Bridging the evidence-to-practice gap: a stepped-wedge cluster randomized controlled trial evaluating practice facilitation as a strategy to accelerate translation of a multi-level adherence intervention into safety net practices
Division of Preventive and Behavioral Medicine, Department of Population and Quantitative Health Sciences; UMass Worcester Prevention Research Center
Cardiovascular Diseases | Health Services Administration | Health Services Research | Primary Care | Race and Ethnicity
BACKGROUND: Poor adherence to antihypertensive medications is a significant contributor to the racial gap in rates of blood pressure (BP) control among Latino adults, as compared to Black and White adults. While multi-level interventions (e.g., those aiming to influence practice, providers, and patients) have been efficacious in improving medication adherence in underserved patients with uncontrolled hypertension, the translation of these interventions into routine practice within "real world" safety-net primary care settings has been inadequate and slow. This study will fill this evidence-to-practice gap by evaluating the effectiveness of practice facilitation (PF) as a practical and tailored strategy for implementing Advancing Medication Adherence for Latinos with Hypertension through a Team-based Care Approach (ALTA), a multi-level approach to improving medication adherence and BP control in 10 safety-net practices in New York that serve Latino patients.
METHODS AND DESIGN: We will conduct this study in two phases: (1) a pre-implementation phase where we will refine the PF strategy, informed by the Consolidated Framework for Implementation Research, to facilitate the implementation of ALTA into routine care at the practices; and (2) an implementation phase during which we will evaluate, in a stepped-wedge cluster randomized controlled trial, the effect of the PF strategy on ALTA implementation fidelity (primary outcome), as well as on clinical outcomes (secondary outcomes) at 12 months. Implementation fidelity will be assessed using a mixed methods approach based on the five core dimensions outlined by Proctor's Implementation Outcomes Framework. Clinical outcome measures include BP control (defined as BP < 130/80 mmHg) and medication adherence (assessed using the proportion of days covered via pharmacy records).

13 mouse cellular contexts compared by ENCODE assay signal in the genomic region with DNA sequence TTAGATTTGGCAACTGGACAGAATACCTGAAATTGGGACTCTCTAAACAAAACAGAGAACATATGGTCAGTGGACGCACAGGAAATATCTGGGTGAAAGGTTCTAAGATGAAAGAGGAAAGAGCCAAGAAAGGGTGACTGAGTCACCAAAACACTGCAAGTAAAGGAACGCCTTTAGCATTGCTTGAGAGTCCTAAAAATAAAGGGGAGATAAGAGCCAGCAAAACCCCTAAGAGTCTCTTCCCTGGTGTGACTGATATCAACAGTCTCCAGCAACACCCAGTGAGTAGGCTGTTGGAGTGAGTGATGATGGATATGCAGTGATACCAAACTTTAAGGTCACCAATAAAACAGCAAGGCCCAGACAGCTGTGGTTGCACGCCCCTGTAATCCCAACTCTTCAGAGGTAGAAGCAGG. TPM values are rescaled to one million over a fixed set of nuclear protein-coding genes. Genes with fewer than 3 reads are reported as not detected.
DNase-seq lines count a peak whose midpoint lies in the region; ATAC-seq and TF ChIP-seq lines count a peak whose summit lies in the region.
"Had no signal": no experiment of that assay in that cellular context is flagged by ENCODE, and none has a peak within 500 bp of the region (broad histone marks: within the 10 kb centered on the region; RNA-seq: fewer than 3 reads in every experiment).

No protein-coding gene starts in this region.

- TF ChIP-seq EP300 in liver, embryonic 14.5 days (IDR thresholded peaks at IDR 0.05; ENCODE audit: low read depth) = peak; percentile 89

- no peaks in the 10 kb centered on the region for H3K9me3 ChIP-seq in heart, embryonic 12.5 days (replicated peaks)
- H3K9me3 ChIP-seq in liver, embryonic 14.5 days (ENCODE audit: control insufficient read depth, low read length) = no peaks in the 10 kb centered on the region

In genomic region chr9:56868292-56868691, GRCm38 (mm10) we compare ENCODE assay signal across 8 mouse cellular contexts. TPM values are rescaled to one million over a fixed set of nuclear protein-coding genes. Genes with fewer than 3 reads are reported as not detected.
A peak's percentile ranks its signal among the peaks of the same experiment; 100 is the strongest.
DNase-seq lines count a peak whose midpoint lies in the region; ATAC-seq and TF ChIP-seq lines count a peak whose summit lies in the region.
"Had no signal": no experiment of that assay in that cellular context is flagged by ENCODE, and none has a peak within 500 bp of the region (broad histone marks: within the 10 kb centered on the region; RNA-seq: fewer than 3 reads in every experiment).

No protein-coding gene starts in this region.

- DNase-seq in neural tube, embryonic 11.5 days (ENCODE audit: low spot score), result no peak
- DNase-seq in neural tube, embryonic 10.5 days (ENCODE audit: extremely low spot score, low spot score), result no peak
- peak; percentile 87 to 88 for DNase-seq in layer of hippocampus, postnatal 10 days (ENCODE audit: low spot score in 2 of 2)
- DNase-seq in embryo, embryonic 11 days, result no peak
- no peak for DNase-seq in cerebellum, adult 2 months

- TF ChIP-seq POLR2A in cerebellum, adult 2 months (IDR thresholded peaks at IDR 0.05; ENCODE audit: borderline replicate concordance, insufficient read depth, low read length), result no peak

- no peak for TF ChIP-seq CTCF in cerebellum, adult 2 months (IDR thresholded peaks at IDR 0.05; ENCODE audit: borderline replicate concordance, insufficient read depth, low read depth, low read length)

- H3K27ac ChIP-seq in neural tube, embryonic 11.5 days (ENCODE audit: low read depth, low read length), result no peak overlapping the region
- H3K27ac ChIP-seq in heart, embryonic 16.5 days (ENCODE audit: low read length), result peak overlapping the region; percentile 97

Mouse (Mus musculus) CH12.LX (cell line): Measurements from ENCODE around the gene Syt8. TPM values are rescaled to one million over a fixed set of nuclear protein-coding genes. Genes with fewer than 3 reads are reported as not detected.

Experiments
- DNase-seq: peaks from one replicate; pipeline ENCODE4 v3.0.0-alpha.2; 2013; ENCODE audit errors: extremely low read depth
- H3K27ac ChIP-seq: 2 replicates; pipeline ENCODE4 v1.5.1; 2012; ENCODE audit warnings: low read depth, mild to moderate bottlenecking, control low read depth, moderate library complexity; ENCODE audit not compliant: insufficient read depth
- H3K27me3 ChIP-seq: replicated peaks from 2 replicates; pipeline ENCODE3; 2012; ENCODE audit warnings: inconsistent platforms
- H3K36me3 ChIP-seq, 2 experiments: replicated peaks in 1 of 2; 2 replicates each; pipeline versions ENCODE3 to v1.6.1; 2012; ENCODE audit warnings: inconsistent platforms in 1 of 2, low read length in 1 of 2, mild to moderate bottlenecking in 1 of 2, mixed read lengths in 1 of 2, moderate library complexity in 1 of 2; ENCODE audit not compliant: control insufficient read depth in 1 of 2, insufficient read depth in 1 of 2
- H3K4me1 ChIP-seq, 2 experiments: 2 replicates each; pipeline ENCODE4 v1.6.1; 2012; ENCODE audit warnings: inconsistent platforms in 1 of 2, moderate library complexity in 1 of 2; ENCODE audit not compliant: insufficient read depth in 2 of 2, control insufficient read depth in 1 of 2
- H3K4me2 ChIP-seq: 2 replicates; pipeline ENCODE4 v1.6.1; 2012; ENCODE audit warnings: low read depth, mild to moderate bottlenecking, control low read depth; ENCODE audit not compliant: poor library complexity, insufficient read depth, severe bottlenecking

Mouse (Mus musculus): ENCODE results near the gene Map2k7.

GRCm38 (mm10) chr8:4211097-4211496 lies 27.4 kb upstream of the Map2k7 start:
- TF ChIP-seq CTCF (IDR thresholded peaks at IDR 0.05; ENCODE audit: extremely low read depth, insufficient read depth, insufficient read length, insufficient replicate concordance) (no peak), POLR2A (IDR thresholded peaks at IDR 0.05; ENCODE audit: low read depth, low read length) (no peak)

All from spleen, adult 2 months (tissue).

DISCUSSION: The study protocol applies rigorous research methods to identify how implementation strategies such as PF may work to expedite the translation process for implementing evidence-based approaches into routine care at safety-net practices to improve health outcomes in Latino patients with hypertension, who suffer disproportionately from poor BP control. By examining the barriers and facilitators that affect implementation, this study will contribute knowledge that will increase the generalizability of its findings to other safety-net practices and guide effective scale-up across primary care practices nationally.
TRIAL REGISTRATION: ClinicalTrials.gov NCT03713515, date of registration: October 19, 2018.
Hypertension, Medication adherence, Latino persons, Practice facilitation, Primary care
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DOI of Published Version
Schoenthaler A, De La Calle F, Soto A, Barrett D, Cruz J, Payano L, Rosado M, Adhikari S, Ogedegbe G, Rosal M. Bridging the evidence-to-practice gap: a stepped-wedge cluster randomized controlled trial evaluating practice facilitation as a strategy to accelerate translation of a multi-level adherence intervention into safety net practices. Implement Sci Commun. 2021 Feb 17;2(1):21. doi: 10.1186/s43058-021-00111-2. PMID: 33597041; PMCID: PMC7888171. Link to article on publisher's site
Implementation science communications
Schoenthaler A, De La Calle F, Soto A, Barrett D, Cruz J, Payano L, Rosado M, Adhikari S, Ogedegbe G, Rosal MC. (2021). Bridging the evidence-to-practice gap: a stepped-wedge cluster randomized controlled trial evaluating practice facilitation as a strategy to accelerate translation of a multi-level adherence intervention into safety net practices. UMass Chan Medical School Faculty Publications. https://doi.org/10.1186/s43058-021-00111-2. Retrieved from https://escholarship.umassmed.edu/faculty_pubs/1961
Creative Commons License
This work is licensed under a Creative Commons Attribution 4.0 License.